Conversations with Atheists

This past weekend, atheists and ex-Mormons walked around Temple Square during General Conference. The point of this demonstration, from what I can gather, was to show members of the church that they aren’t alone if they have doubts — even though their friends and family might shun them. While, clearly, not all of your LDS acquaintances will turn their backs on you if you leave the church, many questioning members do feel pressure, perceived or real, when they try to move on.

It’s a lot easier to make a move out of a religion and/or belief system that is ingrained in your everyday cultural practices if you see that there are others in a similar position, and if you know you will have support if you choose to change your course. From what I can tell, the demonstrators were respectful, and there weren’t altercations.


When I think of my atheist friends, these marchers are what generally come to mind. Most of my atheist friends (and I have several) are not combative like Sam Harris, Richard Dawkins, and Christopher Hitchens. While I think these men often make valid points, their approach is often off-putting. But, like many of the strident among the religious, the reasoning behind their outrageous statements is not so much fostering debate as it is making money on books and other forms of entertainment, and raising their profiles.

My conversations with atheists have always been interesting and enlightening. I love my atheist friends. And I agree with what they say a lot of the time. Atheism doesn’t bother me. Over time, I’ve realized that if I weren’t Mormon, my “beliefs” would probably fall into one of two categories:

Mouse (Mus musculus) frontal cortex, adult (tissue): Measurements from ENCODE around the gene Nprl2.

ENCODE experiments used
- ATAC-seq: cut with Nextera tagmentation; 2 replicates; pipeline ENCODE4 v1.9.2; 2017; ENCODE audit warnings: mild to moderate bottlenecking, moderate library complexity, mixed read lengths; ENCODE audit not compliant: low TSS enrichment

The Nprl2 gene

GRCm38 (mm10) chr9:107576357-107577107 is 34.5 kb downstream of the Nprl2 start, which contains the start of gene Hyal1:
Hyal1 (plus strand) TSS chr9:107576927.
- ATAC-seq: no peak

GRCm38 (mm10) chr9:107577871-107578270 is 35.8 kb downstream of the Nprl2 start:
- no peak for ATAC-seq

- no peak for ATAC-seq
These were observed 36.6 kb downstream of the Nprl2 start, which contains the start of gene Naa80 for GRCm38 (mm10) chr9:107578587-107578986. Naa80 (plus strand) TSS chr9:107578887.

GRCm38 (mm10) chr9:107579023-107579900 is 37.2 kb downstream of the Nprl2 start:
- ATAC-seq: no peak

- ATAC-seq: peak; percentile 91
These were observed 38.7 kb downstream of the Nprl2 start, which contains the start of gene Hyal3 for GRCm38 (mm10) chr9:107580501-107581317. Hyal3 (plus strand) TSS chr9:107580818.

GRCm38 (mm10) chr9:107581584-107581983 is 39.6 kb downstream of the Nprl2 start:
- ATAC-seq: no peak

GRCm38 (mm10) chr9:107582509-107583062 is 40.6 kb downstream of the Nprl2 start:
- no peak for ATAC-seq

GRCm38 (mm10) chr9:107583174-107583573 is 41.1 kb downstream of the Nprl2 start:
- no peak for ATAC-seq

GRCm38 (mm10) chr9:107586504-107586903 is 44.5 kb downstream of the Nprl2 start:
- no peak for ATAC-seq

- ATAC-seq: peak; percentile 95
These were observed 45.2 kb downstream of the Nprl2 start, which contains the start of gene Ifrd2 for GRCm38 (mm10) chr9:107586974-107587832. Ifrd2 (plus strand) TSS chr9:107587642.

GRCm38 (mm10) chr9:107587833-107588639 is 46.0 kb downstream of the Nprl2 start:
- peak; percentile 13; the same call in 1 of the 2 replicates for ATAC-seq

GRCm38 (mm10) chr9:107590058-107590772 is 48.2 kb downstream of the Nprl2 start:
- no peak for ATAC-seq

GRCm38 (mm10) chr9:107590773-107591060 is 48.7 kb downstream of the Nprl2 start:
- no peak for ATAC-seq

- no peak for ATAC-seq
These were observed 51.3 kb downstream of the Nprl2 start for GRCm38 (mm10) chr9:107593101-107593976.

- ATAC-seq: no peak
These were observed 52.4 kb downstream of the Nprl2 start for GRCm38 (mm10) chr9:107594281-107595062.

1. Something that involves reincarnation as a vehicle for continued progress.
  2. Atheism.

I used to think that some sort of paganism would fit my beliefs well, due to the emphasis on the god/goddess within and the focus on the natural world. But as I’ve thought more about this (I know, I know, faith isn’t supposed to be rational), I figure that there has to be a point to everything — or there is no God.

To me, the “point” of endless paradise as a “reward” for ticking off points on some cosmic checklist doesn’t quite cut it. Perhaps it’s my upbringing in the LDS Church, but I truly believe that if God does exist, and if s/he is a loving parent, the “point” would be for us to learn and grow, and do it eternally. Mormonism fits this, since the point is eternal progression. You have the option of always moving forward.

Some sort of reincarnation also fits the bill. After all, the point of reincarnation is to continue learning through various experiences. And, as one atheist friend of mine pointed out, it could also make sense from the point of conservation of resources. Your soul or intelligence or mind or whatever could continue to progressing, and those atoms that make up that intelligence could continue their progression.

If there’s no point, and no continued learning, I don’t really see the point of God. Why would God — particularly a loving parent-figure God — go through the trouble of creating the universe just to reward some and punish others without the element of eternal learning and the opportunity for continued development?

Reading the news reports from Temple Square this weekend reminded me of all the fantastic and thought-provoking conversations I have with atheists, and reminded me that I really do have some fabulous friends.

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